• readily accessible and visible portions of the fireplaces and chimneys.
  • lintels above the fireplace openings.
  • damper doors by opening and closing them, if readily accessible and manually operable.
  • cleanout doors and frames.

The inspector shall describe:

  • the type of fireplace.

The inspector shall report as in need of correction:

  • evidence of joint separation, damage or deterioration of the hearth, hearth extension or chambers.
  • manually operated dampers that did not open and close.
  • the lack of a smoke detector in the same room as the fireplace.
  • the lack of a carbon-monoxide detector in the same room as the fireplace.
  • cleanouts not made of metal, pre-cast cement, or other non-combustible material.
Number 8


The inspector shall inspect:

  • a representative number of doors and windows by opening and closing them.
  • floors, walls and ceilings.
  • stairs, steps, landings, stairways and ramps.
  • railings, guards and handrails.
  • garage vehicle doors and the operation of garage vehicle door openers, using normal operating controls.

The inspector shall describe:

  • a garage vehicle door as manually-operated or installed with a garage door opener.

The inspector shall report as in need of correction:

  • improper spacing between intermediate balusters, spindles and rails for steps, stairways, guards and railings.
  • photo-electric safety sensors that did not operate properly.
  • any window that was obviously fogged or displayed other evidence of broken seals.


We inspect homes for buyers and sellers so that you know everything about the property's condition before the final sale.
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Looking to start a business? We also inspect the condition of commercial buildings for your potential brick-and-mortar property.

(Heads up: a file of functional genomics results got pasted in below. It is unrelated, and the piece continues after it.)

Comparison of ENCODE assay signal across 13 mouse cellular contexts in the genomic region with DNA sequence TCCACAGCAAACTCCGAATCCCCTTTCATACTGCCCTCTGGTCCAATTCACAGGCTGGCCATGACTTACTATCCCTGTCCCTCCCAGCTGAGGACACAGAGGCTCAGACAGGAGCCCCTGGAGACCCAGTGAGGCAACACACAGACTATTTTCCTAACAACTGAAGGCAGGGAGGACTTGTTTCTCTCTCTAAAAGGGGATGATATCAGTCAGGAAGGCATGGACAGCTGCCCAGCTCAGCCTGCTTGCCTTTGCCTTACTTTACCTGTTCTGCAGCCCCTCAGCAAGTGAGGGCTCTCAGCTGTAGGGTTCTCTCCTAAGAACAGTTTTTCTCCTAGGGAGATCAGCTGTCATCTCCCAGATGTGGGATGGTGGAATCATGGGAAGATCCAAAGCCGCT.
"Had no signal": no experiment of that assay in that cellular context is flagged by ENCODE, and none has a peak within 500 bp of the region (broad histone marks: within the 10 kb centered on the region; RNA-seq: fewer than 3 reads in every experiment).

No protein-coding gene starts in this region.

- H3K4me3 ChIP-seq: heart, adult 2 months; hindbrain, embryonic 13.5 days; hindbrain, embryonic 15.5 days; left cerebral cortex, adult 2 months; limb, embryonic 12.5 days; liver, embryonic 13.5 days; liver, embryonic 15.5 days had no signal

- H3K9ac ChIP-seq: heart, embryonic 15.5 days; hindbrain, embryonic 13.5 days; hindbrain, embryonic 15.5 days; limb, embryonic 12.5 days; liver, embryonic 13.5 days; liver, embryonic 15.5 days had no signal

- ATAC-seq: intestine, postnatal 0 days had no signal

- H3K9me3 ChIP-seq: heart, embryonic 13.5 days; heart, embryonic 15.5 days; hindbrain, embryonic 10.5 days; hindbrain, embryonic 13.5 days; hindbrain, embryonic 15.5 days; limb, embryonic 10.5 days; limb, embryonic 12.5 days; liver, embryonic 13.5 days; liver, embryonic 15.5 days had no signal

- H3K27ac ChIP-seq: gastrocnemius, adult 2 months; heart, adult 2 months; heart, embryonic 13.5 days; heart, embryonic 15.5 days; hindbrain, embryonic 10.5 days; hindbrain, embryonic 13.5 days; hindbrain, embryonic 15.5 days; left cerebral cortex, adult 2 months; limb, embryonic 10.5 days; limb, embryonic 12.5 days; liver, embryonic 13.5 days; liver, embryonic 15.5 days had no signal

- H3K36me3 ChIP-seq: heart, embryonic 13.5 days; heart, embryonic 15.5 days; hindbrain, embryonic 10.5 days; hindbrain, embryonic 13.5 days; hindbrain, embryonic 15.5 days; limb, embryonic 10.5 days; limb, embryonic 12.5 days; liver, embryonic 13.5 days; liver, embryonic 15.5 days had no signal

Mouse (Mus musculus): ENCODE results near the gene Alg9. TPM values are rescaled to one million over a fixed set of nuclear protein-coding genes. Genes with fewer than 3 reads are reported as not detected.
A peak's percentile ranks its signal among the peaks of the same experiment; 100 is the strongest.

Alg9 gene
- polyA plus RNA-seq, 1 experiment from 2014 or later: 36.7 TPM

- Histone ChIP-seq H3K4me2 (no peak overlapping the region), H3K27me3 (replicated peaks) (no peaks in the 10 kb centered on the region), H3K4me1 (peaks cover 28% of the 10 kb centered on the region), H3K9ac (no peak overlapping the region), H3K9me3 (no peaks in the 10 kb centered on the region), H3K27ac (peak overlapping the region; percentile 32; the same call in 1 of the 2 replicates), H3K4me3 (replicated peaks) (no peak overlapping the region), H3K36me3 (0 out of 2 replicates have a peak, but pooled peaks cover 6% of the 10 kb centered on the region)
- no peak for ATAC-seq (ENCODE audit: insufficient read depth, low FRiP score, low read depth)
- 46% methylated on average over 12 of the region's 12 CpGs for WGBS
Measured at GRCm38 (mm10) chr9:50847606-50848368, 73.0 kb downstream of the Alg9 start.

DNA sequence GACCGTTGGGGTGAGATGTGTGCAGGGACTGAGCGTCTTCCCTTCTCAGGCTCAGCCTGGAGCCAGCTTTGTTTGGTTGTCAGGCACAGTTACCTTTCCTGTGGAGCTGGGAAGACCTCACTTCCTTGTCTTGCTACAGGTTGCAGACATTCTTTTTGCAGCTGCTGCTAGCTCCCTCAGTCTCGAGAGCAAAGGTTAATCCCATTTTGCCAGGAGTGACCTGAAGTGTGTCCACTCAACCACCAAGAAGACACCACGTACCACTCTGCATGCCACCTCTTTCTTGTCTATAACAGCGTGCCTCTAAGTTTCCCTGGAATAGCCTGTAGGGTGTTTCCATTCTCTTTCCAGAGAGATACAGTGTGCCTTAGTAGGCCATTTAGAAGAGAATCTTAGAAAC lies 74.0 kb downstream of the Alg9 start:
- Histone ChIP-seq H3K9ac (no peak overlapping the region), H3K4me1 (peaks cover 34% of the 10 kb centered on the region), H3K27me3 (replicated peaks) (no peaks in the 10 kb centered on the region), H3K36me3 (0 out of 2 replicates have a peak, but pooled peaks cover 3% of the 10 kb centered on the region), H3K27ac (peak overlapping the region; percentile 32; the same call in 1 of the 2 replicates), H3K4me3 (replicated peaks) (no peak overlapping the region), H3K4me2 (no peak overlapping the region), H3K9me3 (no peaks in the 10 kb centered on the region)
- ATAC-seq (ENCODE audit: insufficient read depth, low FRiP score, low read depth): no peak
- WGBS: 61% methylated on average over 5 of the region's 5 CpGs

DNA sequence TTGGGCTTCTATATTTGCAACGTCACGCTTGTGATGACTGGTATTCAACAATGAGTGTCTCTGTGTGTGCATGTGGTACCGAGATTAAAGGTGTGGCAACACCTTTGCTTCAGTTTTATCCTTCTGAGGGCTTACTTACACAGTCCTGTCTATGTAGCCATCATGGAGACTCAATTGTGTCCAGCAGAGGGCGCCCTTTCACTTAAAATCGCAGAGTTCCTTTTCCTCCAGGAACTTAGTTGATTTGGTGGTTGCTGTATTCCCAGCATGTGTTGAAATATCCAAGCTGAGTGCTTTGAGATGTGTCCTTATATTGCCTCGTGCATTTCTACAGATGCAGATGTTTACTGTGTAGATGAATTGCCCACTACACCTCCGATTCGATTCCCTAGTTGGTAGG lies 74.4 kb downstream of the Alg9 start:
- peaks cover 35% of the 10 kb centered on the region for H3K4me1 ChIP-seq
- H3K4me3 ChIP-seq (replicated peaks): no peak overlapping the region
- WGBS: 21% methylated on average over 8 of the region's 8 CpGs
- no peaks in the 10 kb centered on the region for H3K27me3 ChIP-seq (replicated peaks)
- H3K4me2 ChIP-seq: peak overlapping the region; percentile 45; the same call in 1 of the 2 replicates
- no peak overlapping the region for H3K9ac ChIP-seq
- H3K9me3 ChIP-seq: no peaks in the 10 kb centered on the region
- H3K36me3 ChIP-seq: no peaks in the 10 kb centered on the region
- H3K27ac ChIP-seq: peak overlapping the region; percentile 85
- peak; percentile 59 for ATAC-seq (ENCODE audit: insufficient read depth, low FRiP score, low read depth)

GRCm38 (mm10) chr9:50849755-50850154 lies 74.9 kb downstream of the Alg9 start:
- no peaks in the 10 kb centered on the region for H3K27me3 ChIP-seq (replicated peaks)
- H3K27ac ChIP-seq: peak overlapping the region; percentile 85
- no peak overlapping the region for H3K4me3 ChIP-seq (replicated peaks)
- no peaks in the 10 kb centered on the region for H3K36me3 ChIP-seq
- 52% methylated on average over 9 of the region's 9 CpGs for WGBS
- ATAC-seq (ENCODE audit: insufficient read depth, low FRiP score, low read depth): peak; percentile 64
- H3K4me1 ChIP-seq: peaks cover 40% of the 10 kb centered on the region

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High levels of radon is a potential health hazard. We inspect the levels in the property in case there are dangerous amounts present.
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No one wants to find out that they have a contaminated water supply, so we check to make sure it's clean and safe to drink.
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Infrared & Drone

Using drones and thermal imaging, we can detect otherwise unobservable areas of water damage through your home's roof.
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FEMA Homeland Security Inspector

Chip is a licensed FEMA Inspector, which allows him to better assess what type of damages can occur at your property's location.

About Your Inspector

Hello! My name is Chip Barrett and I have been a real estate inspector since 2013 and am trusted by new and second home buyers, sellers and real estate agents. With over 30 years of construction and contractor experience I know what to look for to ensure a house is safe and cost effective.

I am a member of the International Association of Certified Home Inspectors (InterNACHI) and licensed in New York State and Florida, Connecticut and a FEMA Inspector.

Let’s inspect your real estate!

My License Numbers:

CT State License HO10000716

NY State License 16000061732

FL State License HOI.0000716

Serving Areas:

New York, Connecticut, Florida